Bror, I’m not surprised it’s been done, actually. Seems like everything in the world of literature has been done. As they say, there are no new stories.

  • http://www.toddstadler.com/ tODD

    R. Hall (@9), I don’t think he’s being “consistent” at all. If he were consistent, he and all those thinking this way would kill themselves now. If life is an illusion, if it is not good, if it is just a series of unfulfilled desires, and if it therefore is not worth living for the next generation, then what reason does the current generation have for living it, either? He’s taking up precious resources that those of us who do have a reason to live could be using, thereby making our lives worse! Or so one could argue.

    But they go on living. And likely enjoying their bread and their wine and perhaps thinking about how they would kill themselves if everyone else would agree to do it, too — a worldwide suicide pact. Meh.

  • http://www.toddstadler.com/ tODD

    R. Hall (@9), I don’t think he’s being “consistent” at all. If he were consistent, he and all those thinking this way would kill themselves now. If life is an illusion, if it is not good, if it is just a series of unfulfilled desires, and if it therefore is not worth living for the next generation, then what reason does the current generation have for living it, either? He’s taking up precious resources that those of us who do have a reason to live could be using, thereby making our lives worse! Or so one could argue.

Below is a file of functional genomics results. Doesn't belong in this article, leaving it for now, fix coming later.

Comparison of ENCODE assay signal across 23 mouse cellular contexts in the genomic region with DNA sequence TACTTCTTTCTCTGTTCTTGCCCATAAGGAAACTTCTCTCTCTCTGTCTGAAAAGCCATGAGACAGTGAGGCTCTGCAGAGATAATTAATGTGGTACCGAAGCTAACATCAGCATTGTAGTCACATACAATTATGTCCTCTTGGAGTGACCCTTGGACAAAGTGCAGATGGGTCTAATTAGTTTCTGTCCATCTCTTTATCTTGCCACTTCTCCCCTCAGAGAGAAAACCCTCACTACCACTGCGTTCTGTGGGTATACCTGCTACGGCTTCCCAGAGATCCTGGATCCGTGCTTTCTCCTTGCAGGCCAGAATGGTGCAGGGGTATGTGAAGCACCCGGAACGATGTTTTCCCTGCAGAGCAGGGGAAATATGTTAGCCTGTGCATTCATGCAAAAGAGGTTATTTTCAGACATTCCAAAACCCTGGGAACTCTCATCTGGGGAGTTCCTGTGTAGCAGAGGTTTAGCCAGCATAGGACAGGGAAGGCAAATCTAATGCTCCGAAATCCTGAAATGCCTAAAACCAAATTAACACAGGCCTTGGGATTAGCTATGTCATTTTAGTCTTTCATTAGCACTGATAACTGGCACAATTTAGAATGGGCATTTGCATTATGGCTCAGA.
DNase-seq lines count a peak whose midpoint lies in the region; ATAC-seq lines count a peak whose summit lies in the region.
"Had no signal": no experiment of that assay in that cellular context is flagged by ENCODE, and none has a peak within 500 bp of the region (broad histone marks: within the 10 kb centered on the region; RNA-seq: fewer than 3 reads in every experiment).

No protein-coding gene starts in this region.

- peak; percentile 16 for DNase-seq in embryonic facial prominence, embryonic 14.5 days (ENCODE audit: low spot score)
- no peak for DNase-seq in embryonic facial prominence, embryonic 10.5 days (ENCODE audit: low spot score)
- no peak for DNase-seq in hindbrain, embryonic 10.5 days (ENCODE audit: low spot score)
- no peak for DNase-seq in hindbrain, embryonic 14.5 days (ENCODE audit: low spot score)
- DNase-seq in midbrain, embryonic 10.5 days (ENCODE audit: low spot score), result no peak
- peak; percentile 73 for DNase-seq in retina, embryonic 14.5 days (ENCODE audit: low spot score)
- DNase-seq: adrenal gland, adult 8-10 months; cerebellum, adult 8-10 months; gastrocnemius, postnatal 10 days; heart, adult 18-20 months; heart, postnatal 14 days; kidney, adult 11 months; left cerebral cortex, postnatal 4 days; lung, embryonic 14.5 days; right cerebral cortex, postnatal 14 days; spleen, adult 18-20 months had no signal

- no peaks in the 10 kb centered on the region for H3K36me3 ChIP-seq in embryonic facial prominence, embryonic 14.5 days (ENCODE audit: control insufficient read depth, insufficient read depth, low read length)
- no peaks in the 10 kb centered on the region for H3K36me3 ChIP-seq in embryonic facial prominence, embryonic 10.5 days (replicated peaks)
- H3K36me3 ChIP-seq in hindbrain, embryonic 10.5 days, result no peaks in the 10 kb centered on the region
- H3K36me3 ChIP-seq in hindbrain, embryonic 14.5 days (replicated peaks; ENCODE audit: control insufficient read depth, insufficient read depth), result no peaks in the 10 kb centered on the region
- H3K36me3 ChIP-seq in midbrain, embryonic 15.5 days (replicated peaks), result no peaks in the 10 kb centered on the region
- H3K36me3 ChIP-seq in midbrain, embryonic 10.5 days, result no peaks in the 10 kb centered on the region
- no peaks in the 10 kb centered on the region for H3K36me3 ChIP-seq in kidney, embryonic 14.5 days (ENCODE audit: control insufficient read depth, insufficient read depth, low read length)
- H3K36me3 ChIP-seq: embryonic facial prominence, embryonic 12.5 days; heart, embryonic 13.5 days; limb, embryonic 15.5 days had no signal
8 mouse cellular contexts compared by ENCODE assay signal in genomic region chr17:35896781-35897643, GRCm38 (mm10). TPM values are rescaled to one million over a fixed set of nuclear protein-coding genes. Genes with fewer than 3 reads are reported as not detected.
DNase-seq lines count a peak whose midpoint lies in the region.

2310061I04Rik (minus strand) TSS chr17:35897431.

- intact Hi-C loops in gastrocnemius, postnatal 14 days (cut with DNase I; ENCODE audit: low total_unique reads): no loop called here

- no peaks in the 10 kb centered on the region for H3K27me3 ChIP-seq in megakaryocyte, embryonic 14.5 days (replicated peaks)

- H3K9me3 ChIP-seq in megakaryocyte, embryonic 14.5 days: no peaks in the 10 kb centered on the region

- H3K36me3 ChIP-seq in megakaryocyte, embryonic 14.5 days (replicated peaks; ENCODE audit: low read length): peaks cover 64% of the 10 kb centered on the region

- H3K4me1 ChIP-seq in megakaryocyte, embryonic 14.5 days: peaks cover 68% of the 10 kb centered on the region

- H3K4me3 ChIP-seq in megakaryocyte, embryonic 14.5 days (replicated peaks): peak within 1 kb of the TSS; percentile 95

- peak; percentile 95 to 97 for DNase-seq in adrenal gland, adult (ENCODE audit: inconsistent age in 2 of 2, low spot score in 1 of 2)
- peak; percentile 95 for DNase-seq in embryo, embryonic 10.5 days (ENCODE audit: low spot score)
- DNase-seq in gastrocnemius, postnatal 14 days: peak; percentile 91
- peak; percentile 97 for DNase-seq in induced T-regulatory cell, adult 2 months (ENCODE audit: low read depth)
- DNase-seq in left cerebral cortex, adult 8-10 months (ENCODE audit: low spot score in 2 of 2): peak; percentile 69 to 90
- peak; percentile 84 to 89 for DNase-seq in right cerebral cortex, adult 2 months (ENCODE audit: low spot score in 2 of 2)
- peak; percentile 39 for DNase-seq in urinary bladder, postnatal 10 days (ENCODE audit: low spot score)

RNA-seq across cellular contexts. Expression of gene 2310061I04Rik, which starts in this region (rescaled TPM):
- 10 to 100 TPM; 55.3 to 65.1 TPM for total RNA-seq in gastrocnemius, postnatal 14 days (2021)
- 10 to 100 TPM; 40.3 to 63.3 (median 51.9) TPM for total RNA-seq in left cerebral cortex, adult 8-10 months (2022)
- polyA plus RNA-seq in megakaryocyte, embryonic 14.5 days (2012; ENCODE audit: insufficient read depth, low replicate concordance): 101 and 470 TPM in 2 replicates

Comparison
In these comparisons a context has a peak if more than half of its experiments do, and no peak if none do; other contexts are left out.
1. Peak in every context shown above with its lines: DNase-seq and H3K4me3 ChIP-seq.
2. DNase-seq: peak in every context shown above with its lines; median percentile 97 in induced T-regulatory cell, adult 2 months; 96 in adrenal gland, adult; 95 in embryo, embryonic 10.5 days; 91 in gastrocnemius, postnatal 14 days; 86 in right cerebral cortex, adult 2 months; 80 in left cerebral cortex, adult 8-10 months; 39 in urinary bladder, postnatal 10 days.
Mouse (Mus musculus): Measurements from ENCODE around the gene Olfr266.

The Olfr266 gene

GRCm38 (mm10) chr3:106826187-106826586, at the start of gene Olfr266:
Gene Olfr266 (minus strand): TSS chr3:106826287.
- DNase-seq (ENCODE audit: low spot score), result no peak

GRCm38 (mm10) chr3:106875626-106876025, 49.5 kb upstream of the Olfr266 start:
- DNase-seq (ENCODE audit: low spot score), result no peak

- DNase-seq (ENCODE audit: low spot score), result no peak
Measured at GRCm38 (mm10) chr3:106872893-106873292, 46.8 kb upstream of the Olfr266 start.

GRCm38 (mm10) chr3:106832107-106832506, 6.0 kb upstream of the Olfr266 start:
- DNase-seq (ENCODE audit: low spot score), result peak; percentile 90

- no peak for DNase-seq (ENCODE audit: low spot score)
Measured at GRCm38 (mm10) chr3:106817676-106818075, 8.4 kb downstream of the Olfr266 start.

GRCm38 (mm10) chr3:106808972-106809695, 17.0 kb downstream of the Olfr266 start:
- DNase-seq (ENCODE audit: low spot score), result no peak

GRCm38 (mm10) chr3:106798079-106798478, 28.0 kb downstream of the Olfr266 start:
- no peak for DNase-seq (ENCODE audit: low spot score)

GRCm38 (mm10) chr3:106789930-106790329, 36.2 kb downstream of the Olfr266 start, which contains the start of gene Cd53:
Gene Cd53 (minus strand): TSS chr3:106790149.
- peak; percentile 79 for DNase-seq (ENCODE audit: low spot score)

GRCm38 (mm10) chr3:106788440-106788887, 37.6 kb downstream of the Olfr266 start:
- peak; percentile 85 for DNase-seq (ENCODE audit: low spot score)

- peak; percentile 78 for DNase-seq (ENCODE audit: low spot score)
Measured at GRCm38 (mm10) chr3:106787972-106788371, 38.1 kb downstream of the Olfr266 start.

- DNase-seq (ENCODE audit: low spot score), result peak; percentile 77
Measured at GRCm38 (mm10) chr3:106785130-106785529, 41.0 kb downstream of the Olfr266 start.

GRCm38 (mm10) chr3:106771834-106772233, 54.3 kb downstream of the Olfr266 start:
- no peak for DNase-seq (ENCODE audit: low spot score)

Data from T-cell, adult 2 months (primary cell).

But they go on living. And likely enjoying their bread and their wine and perhaps thinking about how they would kill themselves if everyone else would agree to do it, too — a worldwide suicide pact. Meh.

  • Tom Hering

    Bror and Catherine, “Children of Men.”

  • Tom Hering

    Bror and Catherine, “Children of Men.”

  • sg

    @ todd

    Exactly right. No one is keeping Singer here. Let him demonstrate the courage of his convictions and lead by example! :-)

  • sg

    @ todd

    Exactly right. No one is keeping Singer here. Let him demonstrate the courage of his convictions and lead by example! :-)

  • Tom Hering

    “But even from a purely secular, or dare I say it, evolutionary point of view, how is it that we are no less a part of the world’s ecosystem than a whale, a beaver, a fox, or an ant?” – Bror @ 14.